Observations: Different tales from the city

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The Independent Culture

Dedicated to promoting films from black, Latino and Asian film-makers, New York's Urbanworld Film Festival celebrated its 15th year last weekend.

It was founded by Stacy Spikes, former Miramax vice president of marketing, in 1997 to showcase independent black films. It gives people a chance to see the sort of features that often struggle to get attention in a Hollywood dominated by white mainstream movies.

And this year's event had a particularly strong line-up, featuring everything from Make a Movie Like Spike, Jamil Walker Smith's fascinating tale of two young movie-obsessed soon-to-be marines to Nelson George's Brooklyn Boheme – a subtle, angry look at black artists and writers in Brooklyn's Fort Greene in the 1980s and 1990s.

The winner of the big prize for best narrative feature went to first time director Nicholas Ozeki for his sweet-natured naturalistic coming-of-age romance, Mamitas, while other festival stand-outs included Restless City, Andrew Dosunmu's dreamlike tale of immigrants in New York. Best of all though was Yelling to the Sky, Victoria Mahoney's semi-autobiographical tale of growing up young and poor in Queens, New York, starring Zoë Kravitz as confused teenager Sweetness O'Hara. It works because it dares to be different, paring down the dialogue and being unafraid to use silence to make its point.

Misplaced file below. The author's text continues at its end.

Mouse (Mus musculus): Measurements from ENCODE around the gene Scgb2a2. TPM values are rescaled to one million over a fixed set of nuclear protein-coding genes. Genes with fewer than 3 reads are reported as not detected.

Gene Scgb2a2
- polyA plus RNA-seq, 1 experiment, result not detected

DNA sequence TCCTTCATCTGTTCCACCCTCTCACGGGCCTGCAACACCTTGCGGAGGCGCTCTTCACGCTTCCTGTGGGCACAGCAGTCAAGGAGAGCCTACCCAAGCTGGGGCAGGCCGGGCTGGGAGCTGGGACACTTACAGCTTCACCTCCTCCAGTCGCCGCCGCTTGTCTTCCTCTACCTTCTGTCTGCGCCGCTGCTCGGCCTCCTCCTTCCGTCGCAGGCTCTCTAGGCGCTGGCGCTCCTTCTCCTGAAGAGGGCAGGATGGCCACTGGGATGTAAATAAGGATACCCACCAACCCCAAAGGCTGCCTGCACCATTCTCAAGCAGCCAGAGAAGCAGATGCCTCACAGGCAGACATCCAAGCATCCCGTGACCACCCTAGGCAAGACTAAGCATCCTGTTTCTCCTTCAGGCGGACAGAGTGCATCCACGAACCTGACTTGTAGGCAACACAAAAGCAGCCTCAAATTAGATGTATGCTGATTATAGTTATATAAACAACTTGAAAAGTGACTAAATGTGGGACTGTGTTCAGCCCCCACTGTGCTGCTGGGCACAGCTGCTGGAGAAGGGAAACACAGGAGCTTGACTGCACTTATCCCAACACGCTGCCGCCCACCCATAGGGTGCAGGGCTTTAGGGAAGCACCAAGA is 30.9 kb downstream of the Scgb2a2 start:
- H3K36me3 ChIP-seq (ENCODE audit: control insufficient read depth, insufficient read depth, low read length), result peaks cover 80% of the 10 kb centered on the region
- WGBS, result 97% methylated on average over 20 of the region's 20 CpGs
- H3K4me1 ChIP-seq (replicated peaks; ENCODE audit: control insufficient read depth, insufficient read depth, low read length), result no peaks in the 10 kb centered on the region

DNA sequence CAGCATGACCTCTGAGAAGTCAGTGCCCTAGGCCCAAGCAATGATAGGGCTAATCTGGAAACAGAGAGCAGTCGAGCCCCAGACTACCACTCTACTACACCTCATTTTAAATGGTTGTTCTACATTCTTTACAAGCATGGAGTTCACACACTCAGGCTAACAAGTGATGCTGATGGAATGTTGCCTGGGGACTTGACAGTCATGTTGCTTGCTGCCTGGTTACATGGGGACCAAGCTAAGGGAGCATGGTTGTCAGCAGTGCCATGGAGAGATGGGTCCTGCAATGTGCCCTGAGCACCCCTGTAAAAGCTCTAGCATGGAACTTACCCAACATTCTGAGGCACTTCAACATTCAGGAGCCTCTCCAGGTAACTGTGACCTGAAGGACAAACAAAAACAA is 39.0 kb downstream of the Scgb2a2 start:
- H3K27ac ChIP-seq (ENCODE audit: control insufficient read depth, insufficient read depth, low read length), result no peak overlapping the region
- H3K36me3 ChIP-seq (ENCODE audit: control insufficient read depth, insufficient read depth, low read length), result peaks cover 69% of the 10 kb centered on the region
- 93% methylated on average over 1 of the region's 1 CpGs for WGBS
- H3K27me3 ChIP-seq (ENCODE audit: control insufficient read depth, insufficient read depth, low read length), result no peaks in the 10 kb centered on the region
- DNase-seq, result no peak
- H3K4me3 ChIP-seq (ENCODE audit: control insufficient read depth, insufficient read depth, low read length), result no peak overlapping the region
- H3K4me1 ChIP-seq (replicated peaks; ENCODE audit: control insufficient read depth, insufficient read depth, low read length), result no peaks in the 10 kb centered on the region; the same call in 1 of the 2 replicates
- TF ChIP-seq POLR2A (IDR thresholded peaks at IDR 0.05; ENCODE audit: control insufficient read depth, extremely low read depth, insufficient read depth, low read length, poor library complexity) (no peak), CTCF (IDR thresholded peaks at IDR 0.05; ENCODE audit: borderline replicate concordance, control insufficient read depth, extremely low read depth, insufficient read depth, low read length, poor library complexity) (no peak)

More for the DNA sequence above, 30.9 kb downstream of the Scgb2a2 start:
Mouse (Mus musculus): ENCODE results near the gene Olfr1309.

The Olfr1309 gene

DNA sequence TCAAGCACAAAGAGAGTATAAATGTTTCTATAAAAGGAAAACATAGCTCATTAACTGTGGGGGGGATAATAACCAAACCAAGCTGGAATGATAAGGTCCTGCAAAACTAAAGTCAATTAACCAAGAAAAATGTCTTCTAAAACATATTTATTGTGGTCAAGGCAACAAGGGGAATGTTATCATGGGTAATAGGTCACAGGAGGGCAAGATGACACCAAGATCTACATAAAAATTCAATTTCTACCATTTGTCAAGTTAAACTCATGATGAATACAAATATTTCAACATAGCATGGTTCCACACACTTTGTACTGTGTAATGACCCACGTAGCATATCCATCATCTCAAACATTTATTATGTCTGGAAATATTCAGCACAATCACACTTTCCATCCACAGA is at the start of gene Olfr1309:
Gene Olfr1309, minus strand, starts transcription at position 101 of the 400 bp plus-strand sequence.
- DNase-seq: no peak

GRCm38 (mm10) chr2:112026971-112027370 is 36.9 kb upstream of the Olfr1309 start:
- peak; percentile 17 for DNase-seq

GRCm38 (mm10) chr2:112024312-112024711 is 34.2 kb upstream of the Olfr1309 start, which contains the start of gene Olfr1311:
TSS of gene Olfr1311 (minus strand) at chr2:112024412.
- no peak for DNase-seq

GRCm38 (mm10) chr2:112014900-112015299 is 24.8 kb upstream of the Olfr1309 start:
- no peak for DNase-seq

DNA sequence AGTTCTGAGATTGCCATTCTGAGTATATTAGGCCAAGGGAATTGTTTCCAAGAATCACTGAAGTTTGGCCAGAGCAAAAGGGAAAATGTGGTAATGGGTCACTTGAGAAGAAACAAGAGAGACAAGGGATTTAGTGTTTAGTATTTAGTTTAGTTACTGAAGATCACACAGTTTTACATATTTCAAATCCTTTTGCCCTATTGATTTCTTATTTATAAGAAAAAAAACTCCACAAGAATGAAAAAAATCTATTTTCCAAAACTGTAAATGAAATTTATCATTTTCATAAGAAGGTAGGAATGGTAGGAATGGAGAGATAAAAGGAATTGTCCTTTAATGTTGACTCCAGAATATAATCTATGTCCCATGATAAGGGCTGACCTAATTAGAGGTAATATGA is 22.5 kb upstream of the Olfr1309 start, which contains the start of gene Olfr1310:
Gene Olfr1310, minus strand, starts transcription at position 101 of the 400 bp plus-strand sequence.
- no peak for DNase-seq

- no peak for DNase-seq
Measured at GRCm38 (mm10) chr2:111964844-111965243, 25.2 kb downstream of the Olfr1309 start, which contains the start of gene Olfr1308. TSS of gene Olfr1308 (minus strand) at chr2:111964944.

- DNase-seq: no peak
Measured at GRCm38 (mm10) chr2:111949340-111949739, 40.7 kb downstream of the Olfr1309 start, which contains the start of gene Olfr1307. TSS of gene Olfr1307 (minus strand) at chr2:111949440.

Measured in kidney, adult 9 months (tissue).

www.urbanworld.com

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